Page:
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How To Practice Forgiveness And Be Happier

How To Practice Forgiveness And Be Happier

Forgiveness plays a very important role in your life, especially within your most intimate relationships. Forgiveness offers both freedom and peace of mind, yet many choose to hold on to pain, bitterness and resentment. A lack of forgiveness lies at the heart of many problems; learning to let it go, thereby releasing you from its prison, can only result in one thing—happiness.

Your health and well-being are closely connected to your happiness. Practicing forgiveness will contribute significantly to them. With this in mind I wanted to share some points to help you to become more forgiving.

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See forgiveness as a gift to you, not a gift to someone else.

One of the reasons why you may hang on to a grievance is that you may believe that you are letting the other person off the hook by offering them forgiveness. In fact, it’s not actually about the other person. Forgiveness is a gift to yourself so that you no longer have to suffer, so that you can find peace and provide closure to the situation. The longer you hold on to a grievance, the more likely you are to have sleepless nights, stress and other unhealthy conditions. Practice forgiveness by treating it as a gift to you, so that you are free to live a happier life.

Stop ruminating on negative feelings.

Going over and over the same negative feelings will only continue to be a waste of time and be unproductive. Give yourself an opportunity to express how you feel to the relevant person, or if that is impossible (for example, if they are no longer alive), write it down in your journal. Expressing yourself and articulating exactly how it made you feel will help to release the grievance or grudge, thereby releasing any negative feelings associated with it.

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Identify your experience of the grudge.

When you’ve had something happen to you as a result of someone else’s behavior, it is hard to entertain the notion of offering forgiveness. One of the best ways to start the process is to identify your experience of the grudge. What are your actual feelings, thoughts and sensations around the situation? Most likely it will be a dark, sad and heavy feeling, which you have quite possibly played over and over in your mind. It can help to write this down, which will enable you to try to discover a new experience of the grudge so that you can release it once and for all.

Consider the impact holding on to the grudge has on you.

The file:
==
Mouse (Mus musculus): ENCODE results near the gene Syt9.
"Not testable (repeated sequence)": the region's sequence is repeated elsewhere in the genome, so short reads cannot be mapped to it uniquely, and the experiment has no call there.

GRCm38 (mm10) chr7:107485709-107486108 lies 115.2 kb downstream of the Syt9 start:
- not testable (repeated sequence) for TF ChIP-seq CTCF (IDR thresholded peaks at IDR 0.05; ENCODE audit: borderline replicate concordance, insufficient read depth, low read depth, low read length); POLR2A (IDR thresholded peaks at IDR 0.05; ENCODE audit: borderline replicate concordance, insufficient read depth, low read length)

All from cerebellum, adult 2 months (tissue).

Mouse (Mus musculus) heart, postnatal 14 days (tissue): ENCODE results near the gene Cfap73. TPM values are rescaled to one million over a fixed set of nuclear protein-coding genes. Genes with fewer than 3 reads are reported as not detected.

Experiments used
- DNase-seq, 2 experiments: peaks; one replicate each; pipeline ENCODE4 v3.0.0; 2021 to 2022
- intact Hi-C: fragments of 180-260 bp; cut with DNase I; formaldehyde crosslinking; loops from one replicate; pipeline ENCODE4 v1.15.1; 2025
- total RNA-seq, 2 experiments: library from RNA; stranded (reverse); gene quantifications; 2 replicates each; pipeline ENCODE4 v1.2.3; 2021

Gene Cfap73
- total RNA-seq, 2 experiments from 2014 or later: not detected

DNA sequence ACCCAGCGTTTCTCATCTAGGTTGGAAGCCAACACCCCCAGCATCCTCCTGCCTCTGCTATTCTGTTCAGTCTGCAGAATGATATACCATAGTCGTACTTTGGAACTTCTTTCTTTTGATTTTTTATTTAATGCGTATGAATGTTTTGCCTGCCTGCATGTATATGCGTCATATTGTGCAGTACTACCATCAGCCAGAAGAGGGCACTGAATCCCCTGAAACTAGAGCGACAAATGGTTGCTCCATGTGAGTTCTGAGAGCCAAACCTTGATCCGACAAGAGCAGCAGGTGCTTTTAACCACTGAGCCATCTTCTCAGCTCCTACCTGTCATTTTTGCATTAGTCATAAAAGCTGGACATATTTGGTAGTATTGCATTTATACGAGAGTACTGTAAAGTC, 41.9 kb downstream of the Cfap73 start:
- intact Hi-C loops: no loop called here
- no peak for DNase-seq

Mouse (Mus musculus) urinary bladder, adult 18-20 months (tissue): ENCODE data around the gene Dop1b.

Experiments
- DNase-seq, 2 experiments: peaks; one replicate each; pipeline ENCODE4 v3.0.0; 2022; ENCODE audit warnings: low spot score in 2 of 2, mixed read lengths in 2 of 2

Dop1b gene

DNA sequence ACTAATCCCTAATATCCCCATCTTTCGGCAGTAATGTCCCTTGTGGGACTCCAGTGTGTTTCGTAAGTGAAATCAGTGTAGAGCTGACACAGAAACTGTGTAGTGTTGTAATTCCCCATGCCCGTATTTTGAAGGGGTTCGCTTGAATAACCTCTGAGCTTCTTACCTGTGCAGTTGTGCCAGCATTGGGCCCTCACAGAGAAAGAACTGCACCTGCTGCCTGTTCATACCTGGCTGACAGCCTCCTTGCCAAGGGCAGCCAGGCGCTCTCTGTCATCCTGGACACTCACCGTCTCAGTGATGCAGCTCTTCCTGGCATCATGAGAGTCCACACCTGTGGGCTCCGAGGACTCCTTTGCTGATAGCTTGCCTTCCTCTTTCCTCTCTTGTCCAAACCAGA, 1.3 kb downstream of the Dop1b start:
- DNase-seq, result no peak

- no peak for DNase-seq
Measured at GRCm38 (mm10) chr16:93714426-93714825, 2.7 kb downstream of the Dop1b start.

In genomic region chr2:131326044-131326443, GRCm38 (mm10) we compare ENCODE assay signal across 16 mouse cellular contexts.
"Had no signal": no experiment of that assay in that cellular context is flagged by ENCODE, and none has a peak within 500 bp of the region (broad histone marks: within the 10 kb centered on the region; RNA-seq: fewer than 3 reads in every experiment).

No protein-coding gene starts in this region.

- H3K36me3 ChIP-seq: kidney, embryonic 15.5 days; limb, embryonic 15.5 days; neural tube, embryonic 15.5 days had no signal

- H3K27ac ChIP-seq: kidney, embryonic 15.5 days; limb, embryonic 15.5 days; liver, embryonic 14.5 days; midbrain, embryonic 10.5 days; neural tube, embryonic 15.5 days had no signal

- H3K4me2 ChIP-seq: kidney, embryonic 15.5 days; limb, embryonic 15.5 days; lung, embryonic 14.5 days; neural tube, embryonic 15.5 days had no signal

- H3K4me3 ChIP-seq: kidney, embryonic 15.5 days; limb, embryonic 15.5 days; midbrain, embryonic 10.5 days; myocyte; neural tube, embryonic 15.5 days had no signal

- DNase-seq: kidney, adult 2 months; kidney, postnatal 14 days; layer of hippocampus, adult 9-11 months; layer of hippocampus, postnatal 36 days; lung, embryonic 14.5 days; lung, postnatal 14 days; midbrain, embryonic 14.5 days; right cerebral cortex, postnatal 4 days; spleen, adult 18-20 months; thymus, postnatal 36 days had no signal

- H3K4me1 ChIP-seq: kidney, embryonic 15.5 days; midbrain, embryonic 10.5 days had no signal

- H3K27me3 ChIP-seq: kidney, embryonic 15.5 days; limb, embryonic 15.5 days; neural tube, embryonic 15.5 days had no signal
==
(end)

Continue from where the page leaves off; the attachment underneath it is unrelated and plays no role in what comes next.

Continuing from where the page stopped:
Ask yourself what areas of your life it has affected. Has it stopped you from living the life you once had? How would your life change if you practiced forgiveness? Remember that what happened was in the past and the very fact you are continuing to hold on to it will only keep it in the future for as long as you let it. Perhaps it is not only affecting you but those around you. Consider how your relationships will change if you choose differently.

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Ask yourself what you really need to do this.

If you need to express your hurt and pain to someone, perhaps it’s worth looking into that, or ask a friend to sit with you so you can let it all out. Use this as your chance to express what you really need so you can forgive, be honest and open with yourself, and look inwards to help heal. You need to stop carrying this heavy weight around with you, so really ask yourself what it is you need to do in order to continue with your life peacefully.

Acknowledge that it happened.

Sometimes when you choose not to forgive, there may be instances where you feel partly responsible for the situation, so you choose to blame someone else rather than be honest with yourself. Guilt is no better than holding on to your grudge; both of these feelings will eat away at you and only cause you harm in the long run. You owe it to yourself and your health to make a fresh start: get everything out, have the courage to own up and let it go.

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Forgiveness is a process.

Forgiveness will take time, as with anything else that is important to you. When the time is right, you must have an attitude of tough love towards yourself. Yes, be compassionate and caring, but don’t let yourself off the hook. Like doing something that really matters to you, you know you need to do it for your own good, so keep at it and stay committed—it will be worth it in the end.

Is there something or someone you need to forgive?

Featured photo credit: symphony of love via flickr.com